“I really can learn again,” says Rudy with tears in his eyes.

Cristen Reat, BridgingApps Founder, Easter Seals Greater Houston

For more information on our BridgingApps program, click here.
To hear more about Rudy’s amazing story, click here.

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Richard’s Success Story

richardMeet Richard, an energetic and determined little seven-year-old boy whose favorite person in the world is his eleven-year-old sister Camille. Every morning, without fail, Richard bolts across the upstairs landing at our home to crawl into Camille’s bed and wake her up with slobbery kisses and tight, tight hugs. As his parents, we would say that any day spent with “the Big Boy” is one filled with affection, enthusiasm, and discovery. He has changed the lives and the character of every member of our family and continues to shape the ways they interact with the world each and every day.

Richard deals with significant cognitive delays related to Down syndrome, autism spectrum disorder, and epilepsy. In addition, he battles physical limitations related to celiac disease, asthma, and a thyroid deficiency. Through it all, though, Richard maintains an incredibly enthusiastic approach to life and transfers that enthusiasm to everyone with whom he comes into contact.

Richard has been using an iPad to communicate wants and needs for about three years thanks to Easter Seals Greater Houston‘s BridgingApps. He started with a full-sized iPad and now uses an iPad Mini. Richard’s ability to communicate using his iPad has changed his life immeasurably. No longer are his day-to-day needs trapped inside his own head. He can actively tell family members or caregivers what he would like to do, what he wants to eat, and even with whom he would like to do these activities. Most of the time, the person he asks for is his Mommy. The sense of autonomy that the iPad affords Richard is dramatic. His frustration level when it comes to articulating his thoughts has diminished significantly, and the resulting joy that is at the core of his personality takes center stage with more regularity.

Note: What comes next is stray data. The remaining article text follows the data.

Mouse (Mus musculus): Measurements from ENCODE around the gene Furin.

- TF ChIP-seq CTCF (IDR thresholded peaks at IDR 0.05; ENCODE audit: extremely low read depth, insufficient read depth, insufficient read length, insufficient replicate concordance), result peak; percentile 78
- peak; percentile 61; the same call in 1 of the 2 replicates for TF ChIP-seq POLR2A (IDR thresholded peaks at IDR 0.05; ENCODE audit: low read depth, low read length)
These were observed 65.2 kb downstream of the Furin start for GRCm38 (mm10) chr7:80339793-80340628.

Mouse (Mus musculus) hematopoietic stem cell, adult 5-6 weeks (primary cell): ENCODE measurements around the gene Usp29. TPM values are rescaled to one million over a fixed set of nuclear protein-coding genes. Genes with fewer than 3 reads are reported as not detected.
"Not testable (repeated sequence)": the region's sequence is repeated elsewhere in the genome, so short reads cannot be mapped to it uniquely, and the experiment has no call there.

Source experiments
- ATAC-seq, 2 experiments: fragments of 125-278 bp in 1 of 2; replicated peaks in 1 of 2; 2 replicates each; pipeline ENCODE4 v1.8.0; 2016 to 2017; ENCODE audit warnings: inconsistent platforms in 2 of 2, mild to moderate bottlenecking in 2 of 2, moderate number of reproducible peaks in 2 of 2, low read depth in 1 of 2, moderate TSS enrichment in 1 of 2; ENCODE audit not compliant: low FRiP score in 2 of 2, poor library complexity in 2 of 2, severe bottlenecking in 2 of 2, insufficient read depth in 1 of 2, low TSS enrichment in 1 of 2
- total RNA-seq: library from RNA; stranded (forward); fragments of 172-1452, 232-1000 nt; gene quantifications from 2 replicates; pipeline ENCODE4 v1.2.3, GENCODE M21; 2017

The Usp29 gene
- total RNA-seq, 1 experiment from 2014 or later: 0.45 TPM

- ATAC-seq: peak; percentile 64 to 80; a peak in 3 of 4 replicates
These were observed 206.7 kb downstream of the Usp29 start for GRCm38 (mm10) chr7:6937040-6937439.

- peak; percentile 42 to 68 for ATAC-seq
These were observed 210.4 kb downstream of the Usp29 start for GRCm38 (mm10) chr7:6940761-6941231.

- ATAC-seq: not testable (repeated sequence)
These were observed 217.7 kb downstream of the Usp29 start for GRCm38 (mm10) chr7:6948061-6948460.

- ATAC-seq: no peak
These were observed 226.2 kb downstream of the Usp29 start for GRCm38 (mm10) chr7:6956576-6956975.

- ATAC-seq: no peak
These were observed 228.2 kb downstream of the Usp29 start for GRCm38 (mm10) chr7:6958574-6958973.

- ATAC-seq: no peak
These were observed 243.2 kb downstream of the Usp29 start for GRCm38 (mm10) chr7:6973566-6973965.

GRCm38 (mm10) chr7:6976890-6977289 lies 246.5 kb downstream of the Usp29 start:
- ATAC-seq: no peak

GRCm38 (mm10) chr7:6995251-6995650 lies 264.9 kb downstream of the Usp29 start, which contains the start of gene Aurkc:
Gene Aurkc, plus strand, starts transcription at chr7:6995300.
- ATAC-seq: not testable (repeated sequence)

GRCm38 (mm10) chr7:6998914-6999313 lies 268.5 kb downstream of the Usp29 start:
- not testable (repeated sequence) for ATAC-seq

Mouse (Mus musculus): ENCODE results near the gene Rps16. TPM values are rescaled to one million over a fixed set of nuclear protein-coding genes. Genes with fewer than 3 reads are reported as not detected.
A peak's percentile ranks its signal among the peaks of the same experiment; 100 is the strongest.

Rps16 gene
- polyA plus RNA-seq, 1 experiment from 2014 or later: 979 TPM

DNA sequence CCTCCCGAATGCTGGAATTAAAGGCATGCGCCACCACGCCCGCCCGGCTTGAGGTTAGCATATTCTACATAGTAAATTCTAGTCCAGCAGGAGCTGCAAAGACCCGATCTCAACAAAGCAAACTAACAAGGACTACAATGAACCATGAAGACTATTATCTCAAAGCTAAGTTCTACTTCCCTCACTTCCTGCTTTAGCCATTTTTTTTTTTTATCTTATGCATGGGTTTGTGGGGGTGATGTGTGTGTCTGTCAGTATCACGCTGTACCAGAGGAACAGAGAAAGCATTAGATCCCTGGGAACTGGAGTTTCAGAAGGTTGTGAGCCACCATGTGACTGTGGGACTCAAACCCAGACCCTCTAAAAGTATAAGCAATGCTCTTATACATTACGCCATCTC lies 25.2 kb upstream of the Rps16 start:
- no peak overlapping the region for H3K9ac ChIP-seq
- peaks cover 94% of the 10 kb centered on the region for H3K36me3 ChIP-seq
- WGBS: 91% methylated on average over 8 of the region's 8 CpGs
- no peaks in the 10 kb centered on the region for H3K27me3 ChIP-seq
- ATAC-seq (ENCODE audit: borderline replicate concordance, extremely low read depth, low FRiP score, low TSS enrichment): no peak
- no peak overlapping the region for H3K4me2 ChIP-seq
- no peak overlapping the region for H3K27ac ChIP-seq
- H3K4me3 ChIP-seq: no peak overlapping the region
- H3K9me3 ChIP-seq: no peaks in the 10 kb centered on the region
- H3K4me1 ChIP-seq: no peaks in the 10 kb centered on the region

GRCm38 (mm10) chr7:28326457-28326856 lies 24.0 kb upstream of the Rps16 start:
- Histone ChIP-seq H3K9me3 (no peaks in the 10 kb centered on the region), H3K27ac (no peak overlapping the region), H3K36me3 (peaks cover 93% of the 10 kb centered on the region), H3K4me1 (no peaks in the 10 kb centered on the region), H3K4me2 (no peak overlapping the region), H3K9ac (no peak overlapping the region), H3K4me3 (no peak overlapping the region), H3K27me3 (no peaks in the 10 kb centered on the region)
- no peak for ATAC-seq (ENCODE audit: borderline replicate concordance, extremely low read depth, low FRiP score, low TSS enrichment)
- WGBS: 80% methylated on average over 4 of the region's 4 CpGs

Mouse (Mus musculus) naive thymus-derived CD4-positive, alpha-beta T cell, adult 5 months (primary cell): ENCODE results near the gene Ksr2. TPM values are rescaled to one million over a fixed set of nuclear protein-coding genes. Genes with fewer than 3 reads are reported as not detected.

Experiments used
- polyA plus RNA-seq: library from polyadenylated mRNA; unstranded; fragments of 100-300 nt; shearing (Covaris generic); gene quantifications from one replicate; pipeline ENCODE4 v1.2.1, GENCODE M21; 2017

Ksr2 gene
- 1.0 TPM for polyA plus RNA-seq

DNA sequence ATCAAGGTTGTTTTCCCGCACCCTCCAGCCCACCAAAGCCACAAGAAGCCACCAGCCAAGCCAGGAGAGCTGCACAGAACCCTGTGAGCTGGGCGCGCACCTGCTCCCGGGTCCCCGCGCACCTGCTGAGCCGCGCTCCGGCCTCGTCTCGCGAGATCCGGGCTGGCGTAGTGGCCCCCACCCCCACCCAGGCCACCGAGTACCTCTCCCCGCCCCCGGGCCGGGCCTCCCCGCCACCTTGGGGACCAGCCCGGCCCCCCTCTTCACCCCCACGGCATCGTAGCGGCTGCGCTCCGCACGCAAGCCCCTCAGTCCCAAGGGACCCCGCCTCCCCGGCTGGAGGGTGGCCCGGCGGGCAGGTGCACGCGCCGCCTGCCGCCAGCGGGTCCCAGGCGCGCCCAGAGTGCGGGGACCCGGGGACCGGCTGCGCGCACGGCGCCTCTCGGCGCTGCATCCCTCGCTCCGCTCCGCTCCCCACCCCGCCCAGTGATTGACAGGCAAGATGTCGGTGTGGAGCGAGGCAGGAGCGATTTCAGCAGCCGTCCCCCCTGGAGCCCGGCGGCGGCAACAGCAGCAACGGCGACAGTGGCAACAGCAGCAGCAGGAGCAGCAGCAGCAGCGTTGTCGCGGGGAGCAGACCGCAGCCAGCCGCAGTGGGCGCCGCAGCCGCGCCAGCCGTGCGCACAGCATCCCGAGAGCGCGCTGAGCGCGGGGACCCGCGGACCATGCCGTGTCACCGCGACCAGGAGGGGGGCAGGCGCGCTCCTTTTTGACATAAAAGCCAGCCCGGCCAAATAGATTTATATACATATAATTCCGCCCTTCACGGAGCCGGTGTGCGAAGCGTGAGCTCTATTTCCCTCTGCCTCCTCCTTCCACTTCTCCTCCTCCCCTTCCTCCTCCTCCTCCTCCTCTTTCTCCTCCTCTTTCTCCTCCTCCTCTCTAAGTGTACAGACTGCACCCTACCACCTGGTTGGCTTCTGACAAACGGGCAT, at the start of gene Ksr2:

We could not be the parents we want to be for Richard without his iPad and without the autonomy and independence it affords him. We no longer have to wonder what our little boy wants or needs. He is able to tell us, and he does so emphatically. As he has become more adept at using the iPad, Richard’s sense of humor (which was hidden for his first five years) has also begun to emerge. Turns out, he is a mischievous little rascal, which only endears him to us more.

Once Richard showed an inclination toward using the iPad, we decided to change speech therapists and began to see Betsy Furler at BridgingApps exclusively. She has been an invaluable resource to us and to Richard as she continually challenges him (and us) to lean into the device and its possibilities. Over the course of the time that we have worked with Betsy and BridgingApps, Richard’s acuity with the iPad has increased tenfold, and his abilities to express himself in more and more complex ways have allowed his personality to emerge and his quality of life to improve.

Cristen Reat, Easter Seals Greater Houston, BridgingApps Founder

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Bridging the Gap between Technology and People with Disabilities